In the full Council meeting today, it was decided staff be directed to draft, scope, and investigate the internal and external resourcing required to develop an Otago Lakes Strategic Plan; as part of the 2024-2034 Long-Term Plan process.

Cromwell-based Landpro, contracted in August to undertake the scoping study, rationalised the number of lakes in the study down to 83, to provide a representative cross section of Otago’s lakes.

Landpro developed five lake categories, based on their geographical location/characteristics and the extent and nature of human use.

There are Deep Water Lakes, such as Lakes Hāwea, Wānaka and Whakatipu Waimāori/Whakatipu); Remote High-Altitude Lakes such as Lakes Ōtaka/Lochnagar, Unknown and Ōtākaha/McKellar); Accessible High-Altitude Lakes such as Waiwhakaata/Lake Hayes, Ōturu/Diamond Lake, Glenorchy, Punamāhaka/Waikāmāhaka/Moke Lake); Dams and Reservoirs like Lake Onslow; and Coastal and Lowland Lakes, such as Roto-nui-a-Whatu/Lake Tuakitoto.

2021 request for scoping study

In May 2021 ORC Councillors requested a scoping study for an Otago Lakes Strategic Plan be carried out, to “create lake management plans aimed at improving the environmental and amenity values of the water bodies”.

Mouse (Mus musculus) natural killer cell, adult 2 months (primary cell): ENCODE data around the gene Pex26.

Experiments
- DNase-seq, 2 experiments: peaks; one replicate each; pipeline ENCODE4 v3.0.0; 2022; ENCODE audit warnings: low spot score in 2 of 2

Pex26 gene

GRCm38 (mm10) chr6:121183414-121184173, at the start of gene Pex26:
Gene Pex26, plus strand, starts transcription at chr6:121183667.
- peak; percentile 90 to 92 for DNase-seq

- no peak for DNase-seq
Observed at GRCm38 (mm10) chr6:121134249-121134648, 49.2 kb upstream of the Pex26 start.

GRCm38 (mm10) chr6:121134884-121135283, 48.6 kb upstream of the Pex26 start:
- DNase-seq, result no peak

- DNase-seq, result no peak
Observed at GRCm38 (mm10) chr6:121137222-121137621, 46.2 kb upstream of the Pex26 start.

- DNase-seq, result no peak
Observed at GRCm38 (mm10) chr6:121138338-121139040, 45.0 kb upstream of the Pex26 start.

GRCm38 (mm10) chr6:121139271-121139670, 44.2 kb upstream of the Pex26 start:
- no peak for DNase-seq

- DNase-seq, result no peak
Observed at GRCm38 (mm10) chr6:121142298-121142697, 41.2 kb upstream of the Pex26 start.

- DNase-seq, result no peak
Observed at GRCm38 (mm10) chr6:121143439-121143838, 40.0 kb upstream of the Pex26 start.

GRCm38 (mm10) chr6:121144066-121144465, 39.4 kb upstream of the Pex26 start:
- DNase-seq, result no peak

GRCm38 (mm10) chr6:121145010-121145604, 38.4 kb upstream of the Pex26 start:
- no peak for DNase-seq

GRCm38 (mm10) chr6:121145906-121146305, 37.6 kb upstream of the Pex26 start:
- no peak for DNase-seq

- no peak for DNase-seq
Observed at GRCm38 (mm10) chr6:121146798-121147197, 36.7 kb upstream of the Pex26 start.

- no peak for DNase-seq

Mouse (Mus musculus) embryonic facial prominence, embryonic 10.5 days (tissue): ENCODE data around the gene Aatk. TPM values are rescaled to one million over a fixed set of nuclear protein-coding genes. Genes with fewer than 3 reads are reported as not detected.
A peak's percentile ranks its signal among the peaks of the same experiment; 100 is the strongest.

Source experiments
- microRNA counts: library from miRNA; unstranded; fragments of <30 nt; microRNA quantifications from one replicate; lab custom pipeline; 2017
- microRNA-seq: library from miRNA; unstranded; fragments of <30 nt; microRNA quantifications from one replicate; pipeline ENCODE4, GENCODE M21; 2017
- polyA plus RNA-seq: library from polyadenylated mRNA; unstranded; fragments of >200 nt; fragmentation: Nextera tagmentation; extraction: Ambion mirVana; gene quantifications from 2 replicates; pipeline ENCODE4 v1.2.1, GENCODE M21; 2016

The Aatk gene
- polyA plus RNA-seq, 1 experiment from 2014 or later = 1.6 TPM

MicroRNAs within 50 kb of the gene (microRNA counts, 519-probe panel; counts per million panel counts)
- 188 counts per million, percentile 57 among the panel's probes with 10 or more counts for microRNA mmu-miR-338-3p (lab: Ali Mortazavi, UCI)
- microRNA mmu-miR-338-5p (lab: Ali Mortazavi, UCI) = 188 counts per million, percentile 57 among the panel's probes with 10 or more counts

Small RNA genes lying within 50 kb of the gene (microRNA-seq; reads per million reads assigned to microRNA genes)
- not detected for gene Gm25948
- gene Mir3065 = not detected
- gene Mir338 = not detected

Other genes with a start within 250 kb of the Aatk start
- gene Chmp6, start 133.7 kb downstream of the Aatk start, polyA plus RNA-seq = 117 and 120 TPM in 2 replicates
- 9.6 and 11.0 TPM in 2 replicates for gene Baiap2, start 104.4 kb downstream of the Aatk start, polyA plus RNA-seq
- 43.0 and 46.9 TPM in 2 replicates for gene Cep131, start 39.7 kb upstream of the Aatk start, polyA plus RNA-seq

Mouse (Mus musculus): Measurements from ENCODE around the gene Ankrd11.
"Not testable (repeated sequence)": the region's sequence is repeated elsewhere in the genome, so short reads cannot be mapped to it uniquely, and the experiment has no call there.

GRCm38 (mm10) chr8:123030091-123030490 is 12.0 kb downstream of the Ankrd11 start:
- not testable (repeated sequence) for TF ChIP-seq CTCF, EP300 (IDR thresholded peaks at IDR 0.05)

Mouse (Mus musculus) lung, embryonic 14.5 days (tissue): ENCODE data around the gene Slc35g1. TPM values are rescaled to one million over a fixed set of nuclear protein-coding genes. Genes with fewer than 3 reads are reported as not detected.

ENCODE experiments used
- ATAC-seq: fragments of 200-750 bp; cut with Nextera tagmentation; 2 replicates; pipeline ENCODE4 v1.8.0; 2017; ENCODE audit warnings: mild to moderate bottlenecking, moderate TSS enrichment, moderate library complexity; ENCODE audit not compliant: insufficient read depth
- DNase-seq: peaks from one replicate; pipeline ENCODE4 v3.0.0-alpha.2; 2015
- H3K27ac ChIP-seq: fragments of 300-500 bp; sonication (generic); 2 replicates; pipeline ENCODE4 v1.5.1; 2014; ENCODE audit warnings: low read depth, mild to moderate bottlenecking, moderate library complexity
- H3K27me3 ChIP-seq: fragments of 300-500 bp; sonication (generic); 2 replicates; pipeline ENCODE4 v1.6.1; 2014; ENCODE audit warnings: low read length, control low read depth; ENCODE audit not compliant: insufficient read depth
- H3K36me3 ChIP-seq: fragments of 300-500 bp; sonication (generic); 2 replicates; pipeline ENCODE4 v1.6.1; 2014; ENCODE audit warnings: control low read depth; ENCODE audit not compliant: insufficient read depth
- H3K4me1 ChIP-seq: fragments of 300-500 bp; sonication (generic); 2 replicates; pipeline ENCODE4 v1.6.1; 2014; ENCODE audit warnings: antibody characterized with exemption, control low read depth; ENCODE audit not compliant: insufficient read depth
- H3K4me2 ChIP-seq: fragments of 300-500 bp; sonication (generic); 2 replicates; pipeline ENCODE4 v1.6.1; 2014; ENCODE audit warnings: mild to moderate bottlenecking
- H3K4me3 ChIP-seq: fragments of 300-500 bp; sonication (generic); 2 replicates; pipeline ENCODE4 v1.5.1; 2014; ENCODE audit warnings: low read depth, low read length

An Otago lakes plan would need to complement other ORC projects, including its new Land and Water Regional Plan and development of integrated catchment plans; as per Long Term Plan 2021-2031. It would also need to complement the Regional Pest Management Plan and navigation safety programmes.

The focus in phase 1 was on confirming whether there is a case for development of an Otago lakes plan. Dependent on that outcome, the phase 2 [agreed to today] would then clarify the purpose, scope and function of a lakes plan.

An ORC executive summary of its Lakes Management Framework at the time noted that it is the region’s leading organisation on freshwater management, biosecurity and navigation.

ORC controls the disturbance of lake beds, water takes and discharges and sets expectations on invasive species controls in lakes and rivers.

Email from Simon Upton, Parliamentary Commissioner for the Environment

Response to Simon Upton, Parliamentary Commissioner for the Environment

Report under Section 27 of RMA 1991 - August 2022